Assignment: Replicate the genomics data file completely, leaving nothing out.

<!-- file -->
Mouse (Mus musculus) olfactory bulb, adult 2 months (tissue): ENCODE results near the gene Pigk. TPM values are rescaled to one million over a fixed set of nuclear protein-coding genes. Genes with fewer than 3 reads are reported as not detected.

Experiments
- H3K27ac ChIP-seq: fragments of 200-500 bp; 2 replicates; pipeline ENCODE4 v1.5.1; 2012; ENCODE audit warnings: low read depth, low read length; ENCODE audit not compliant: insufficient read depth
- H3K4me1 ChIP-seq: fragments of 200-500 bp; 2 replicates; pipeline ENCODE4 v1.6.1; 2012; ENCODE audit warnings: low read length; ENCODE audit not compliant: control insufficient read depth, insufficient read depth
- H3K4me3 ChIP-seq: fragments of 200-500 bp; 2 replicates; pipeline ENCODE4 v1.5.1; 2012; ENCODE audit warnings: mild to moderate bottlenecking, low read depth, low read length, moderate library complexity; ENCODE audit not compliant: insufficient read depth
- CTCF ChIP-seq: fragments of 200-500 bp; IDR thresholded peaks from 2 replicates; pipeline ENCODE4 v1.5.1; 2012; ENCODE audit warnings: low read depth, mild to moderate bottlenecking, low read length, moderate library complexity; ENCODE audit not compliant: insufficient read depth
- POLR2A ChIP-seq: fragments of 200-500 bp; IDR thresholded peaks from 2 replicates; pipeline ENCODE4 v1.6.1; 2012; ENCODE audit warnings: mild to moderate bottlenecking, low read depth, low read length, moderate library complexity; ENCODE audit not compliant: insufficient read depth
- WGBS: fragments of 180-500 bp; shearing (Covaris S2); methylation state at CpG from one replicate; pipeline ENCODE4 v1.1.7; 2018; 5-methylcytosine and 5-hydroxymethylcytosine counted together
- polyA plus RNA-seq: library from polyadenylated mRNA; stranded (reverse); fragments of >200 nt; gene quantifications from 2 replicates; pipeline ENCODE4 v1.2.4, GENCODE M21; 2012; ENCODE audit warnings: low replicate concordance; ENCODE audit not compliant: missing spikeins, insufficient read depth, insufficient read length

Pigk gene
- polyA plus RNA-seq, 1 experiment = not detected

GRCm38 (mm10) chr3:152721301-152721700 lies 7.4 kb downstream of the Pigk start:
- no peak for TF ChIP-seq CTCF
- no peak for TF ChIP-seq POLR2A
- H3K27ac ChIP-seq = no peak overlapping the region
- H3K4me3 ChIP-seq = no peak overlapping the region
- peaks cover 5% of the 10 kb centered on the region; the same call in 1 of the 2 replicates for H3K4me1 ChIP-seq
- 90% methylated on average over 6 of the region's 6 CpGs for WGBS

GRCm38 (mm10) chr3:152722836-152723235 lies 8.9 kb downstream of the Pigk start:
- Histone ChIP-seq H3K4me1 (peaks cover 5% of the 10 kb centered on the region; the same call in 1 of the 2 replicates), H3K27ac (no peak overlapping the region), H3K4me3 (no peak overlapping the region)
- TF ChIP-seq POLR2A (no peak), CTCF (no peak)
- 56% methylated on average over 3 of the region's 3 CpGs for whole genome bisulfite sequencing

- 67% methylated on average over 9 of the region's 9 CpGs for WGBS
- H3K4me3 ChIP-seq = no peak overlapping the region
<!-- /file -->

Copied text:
Mouse (Mus musculus) olfactory bulb, adult 2 months (tissue): ENCODE results near the gene Pigk. TPM values are rescaled to one million over a fixed set of nuclear protein-coding genes. Genes with fewer than 3 reads are reported as not detected.

Experiments
- H3K27ac ChIP-seq: fragments of 200-500 bp; 2 replicates; pipeline ENCODE4 v1.5.1; 2012; ENCODE audit warnings: low read depth, low read length; ENCODE audit not compliant: insufficient read depth
- H3K4me1 ChIP-seq: fragments of 200-500 bp; 2 replicates; pipeline ENCODE4 v1.6.1; 2012; ENCODE audit warnings: low read length; ENCODE audit not compliant: control insufficient read depth, insufficient read depth
- H3K4me3 ChIP-seq: fragments of 200-500 bp; 2 replicates; pipeline ENCODE4 v1.5.1; 2012; ENCODE audit warnings: mild to moderate bottlenecking, low read depth, low read length, moderate library complexity; ENCODE audit not compliant: insufficient read depth
- CTCF ChIP-seq: fragments of 200-500 bp; IDR thresholded peaks from 2 replicates; pipeline ENCODE4 v1.5.1; 2012; ENCODE audit warnings: low read depth, mild to moderate bottlenecking, low read length, moderate library complexity; ENCODE audit not compliant: insufficient read depth
- POLR2A ChIP-seq: fragments of 200-500 bp; IDR thresholded peaks from 2 replicates; pipeline ENCODE4 v1.6.1; 2012; ENCODE audit warnings: mild to moderate bottlenecking, low read depth, low read length, moderate library complexity; ENCODE audit not compliant: insufficient read depth
- WGBS: fragments of 180-500 bp; shearing (Covaris S2); methylation state at CpG from one replicate; pipeline ENCODE4 v1.1.7; 2018; 5-methylcytosine and 5-hydroxymethylcytosine counted together
- polyA plus RNA-seq: library from polyadenylated mRNA; stranded (reverse); fragments of >200 nt; gene quantifications from 2 replicates; pipeline ENCODE4 v1.2.4, GENCODE M21; 2012; ENCODE audit warnings: low replicate concordance; ENCODE audit not compliant: missing spikeins, insufficient read depth, insufficient read length

Pigk gene
- polyA plus RNA-seq, 1 experiment = not detected

GRCm38 (mm10) chr3:152721301-152721700 lies 7.4 kb downstream of the Pigk start:
- no peak for TF ChIP-seq CTCF
- no peak for TF ChIP-seq POLR2A
- H3K27ac ChIP-seq = no peak overlapping the region
- H3K4me3 ChIP-seq = no peak overlapping the region
- peaks cover 5% of the 10 kb centered on the region; the same call in 1 of the 2 replicates for H3K4me1 ChIP-seq
- 90% methylated on average over 6 of the region's 6 CpGs for WGBS

GRCm38 (mm10) chr3:152722836-152723235 lies 8.9 kb downstream of the Pigk start:
- Histone ChIP-seq H3K4me1 (peaks cover 5% of the 10 kb centered on the region; the same call in 1 of the 2 replicates), H3K27ac (no peak overlapping the region), H3K4me3 (no peak overlapping the region)
- TF ChIP-seq POLR2A (no peak), CTCF (no peak)
- 56% methylated on average over 3 of the region's 3 CpGs for whole genome bisulfite sequencing

- 67% methylated on average over 9 of the region's 9 CpGs for WGBS
- H3K4me3 ChIP-seq = no peak overlapping the region